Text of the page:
Ethan offers no sociological perspecive though, instead just returning again and again to the notion that "in the past" we were "supposed" to get married right out of college, and these days we don't seem to be doing that.

And, regrettably, there's no looking forward. What does the larger group of "never-married"s mean to a society that promotes marriage? What are the economic implications of larger numbers of successful careerist singles, earning sizable salaries with no one to spend it on but themselves? Don't look to Urban Tribes for any answers.

If this critique is harsh, it's because I think a rich and worthwhile opportunity has been summarily wasted. This topic needs a journalist, or a sociologist, someone to dig through the data, the research. Someone to conduct their own studies to probe unanswered questions. Someone to situate this within other parallel social trends (fewer children per family, growing numbers of the aged, etc.). Someone to explore, ethnographically, the makeup of urban tribes, the roles within, and to relate the stories from these groups in a compelling fashion. I suspect that book is being worked on as I write this review. I look forward to reading it.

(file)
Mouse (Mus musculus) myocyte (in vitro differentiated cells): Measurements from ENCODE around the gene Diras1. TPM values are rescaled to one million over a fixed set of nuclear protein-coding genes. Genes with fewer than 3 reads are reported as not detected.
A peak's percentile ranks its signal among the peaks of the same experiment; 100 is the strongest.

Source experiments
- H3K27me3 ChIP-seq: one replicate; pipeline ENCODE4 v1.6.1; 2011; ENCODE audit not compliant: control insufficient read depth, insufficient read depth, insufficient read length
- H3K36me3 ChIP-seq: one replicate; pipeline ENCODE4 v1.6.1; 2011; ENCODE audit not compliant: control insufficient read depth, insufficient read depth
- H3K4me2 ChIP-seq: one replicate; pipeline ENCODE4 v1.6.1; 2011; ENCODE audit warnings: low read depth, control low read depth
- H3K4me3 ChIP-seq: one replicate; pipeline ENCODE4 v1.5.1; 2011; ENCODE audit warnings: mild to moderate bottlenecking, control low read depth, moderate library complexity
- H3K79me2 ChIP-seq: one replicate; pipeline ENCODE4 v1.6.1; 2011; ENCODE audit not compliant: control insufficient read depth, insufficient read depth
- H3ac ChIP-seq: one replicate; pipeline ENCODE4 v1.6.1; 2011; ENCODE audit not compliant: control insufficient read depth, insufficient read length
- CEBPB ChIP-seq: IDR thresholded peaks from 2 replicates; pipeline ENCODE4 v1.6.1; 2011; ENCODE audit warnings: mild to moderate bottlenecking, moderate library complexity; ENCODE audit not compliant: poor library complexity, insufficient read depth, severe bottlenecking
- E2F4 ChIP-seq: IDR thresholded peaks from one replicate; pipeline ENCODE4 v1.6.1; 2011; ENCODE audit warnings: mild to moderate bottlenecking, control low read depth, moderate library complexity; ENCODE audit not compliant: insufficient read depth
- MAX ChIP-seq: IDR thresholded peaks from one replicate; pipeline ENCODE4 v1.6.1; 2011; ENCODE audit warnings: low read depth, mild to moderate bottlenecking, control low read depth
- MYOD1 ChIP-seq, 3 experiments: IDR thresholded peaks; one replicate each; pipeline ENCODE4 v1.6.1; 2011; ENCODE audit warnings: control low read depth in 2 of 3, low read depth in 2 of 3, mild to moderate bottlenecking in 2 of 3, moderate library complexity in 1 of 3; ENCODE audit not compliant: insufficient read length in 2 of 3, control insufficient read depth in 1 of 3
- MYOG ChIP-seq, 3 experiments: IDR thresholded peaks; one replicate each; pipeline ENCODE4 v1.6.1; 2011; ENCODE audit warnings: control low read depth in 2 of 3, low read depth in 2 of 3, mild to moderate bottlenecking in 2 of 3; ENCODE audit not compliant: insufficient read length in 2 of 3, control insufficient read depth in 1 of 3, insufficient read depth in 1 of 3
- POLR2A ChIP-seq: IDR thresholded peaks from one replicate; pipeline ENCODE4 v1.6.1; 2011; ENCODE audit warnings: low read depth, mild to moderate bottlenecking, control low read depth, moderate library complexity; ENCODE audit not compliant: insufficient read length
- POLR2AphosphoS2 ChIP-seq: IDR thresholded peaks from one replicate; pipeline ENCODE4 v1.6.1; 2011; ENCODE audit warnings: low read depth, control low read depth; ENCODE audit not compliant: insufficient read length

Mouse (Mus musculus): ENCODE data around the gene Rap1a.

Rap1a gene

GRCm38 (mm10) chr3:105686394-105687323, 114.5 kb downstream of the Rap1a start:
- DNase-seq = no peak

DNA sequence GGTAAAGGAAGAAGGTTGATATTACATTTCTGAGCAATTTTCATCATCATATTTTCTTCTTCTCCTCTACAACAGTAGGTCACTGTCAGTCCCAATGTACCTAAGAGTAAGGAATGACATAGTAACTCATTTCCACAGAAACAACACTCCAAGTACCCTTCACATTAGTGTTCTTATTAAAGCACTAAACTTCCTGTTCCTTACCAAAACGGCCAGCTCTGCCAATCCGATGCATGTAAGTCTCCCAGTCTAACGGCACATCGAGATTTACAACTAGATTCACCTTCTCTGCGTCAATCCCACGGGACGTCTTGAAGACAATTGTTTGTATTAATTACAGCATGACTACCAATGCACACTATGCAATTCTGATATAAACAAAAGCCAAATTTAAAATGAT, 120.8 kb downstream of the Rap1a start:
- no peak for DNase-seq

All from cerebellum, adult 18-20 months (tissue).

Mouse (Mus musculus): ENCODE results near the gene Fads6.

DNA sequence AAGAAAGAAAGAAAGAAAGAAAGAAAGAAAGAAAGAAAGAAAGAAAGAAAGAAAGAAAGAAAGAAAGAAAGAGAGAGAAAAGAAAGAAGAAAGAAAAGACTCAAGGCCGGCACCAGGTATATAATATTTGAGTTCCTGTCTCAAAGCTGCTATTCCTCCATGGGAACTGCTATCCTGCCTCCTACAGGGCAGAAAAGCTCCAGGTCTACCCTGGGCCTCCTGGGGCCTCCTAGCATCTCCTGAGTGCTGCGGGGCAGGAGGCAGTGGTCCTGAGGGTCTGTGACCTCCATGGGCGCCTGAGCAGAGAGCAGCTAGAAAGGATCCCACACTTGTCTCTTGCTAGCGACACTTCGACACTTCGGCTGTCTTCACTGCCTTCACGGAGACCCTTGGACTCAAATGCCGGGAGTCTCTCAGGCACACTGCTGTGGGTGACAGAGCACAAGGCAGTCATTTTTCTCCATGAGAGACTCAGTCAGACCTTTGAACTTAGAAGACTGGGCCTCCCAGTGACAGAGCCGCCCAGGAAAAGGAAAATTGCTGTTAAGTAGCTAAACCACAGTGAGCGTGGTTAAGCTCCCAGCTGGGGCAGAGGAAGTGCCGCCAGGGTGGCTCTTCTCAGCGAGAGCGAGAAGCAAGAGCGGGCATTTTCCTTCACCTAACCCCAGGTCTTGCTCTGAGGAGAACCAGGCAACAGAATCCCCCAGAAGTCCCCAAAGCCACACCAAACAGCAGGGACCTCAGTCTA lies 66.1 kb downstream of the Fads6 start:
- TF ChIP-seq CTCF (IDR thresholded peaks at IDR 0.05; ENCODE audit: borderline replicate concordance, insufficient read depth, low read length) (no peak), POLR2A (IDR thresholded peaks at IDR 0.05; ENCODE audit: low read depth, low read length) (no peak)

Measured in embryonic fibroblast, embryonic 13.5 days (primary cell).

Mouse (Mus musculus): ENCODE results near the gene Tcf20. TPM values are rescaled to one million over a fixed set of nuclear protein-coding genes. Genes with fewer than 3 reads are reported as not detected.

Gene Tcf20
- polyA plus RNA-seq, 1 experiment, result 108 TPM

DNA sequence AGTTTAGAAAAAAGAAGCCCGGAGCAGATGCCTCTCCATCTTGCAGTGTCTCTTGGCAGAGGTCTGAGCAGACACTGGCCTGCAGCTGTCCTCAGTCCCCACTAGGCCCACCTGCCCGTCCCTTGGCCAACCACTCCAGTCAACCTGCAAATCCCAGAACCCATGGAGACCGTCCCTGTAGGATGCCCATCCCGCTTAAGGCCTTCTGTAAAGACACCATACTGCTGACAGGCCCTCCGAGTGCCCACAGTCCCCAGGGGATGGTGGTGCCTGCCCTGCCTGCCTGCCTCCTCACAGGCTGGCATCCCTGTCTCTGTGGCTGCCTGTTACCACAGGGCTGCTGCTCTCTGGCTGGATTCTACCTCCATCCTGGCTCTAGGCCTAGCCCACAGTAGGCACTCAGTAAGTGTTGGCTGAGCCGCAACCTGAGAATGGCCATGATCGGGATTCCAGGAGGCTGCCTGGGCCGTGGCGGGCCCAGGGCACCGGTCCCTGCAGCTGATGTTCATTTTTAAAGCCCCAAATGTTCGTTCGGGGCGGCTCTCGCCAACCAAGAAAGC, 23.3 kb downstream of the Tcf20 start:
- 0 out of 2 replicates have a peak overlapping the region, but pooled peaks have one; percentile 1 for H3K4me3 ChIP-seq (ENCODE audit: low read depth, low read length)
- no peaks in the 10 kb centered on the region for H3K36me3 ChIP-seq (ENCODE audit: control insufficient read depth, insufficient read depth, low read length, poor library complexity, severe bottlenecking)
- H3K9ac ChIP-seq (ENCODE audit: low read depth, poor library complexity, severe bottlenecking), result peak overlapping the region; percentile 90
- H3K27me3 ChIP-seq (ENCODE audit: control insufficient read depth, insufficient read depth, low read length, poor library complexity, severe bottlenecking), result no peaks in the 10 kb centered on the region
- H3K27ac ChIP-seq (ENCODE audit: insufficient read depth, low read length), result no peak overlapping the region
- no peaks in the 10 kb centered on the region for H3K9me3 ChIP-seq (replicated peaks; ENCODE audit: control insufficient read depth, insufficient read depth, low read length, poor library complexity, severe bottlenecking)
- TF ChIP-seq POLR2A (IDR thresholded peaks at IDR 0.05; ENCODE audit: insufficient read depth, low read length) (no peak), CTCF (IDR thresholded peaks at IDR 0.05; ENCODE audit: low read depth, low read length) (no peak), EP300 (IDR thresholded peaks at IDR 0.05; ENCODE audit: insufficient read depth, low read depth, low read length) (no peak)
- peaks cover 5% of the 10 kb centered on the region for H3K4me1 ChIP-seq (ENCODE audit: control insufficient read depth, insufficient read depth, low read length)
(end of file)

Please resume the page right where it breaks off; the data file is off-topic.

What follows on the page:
Posted by peterme at 12:29 AM | Comments (21) | TrackBack

September 14, 2003

Conference Keynote - Inspiration from Visual Models of User Research

I've been invited to give the keynote at the upcoming About, With and For Conference, October 17 and 18 at IIT's Institute of Design in Chicago.

The conference invites folks from business, design (isn't design part of business?), and social sciences to discuss methods for synthesizing user research. They've put together a top-notch list of speakers, (which makes me wonder how a young turk such as myself is giving the keynote!). And it's pretty cheap, as conferences go (the highest price is $200).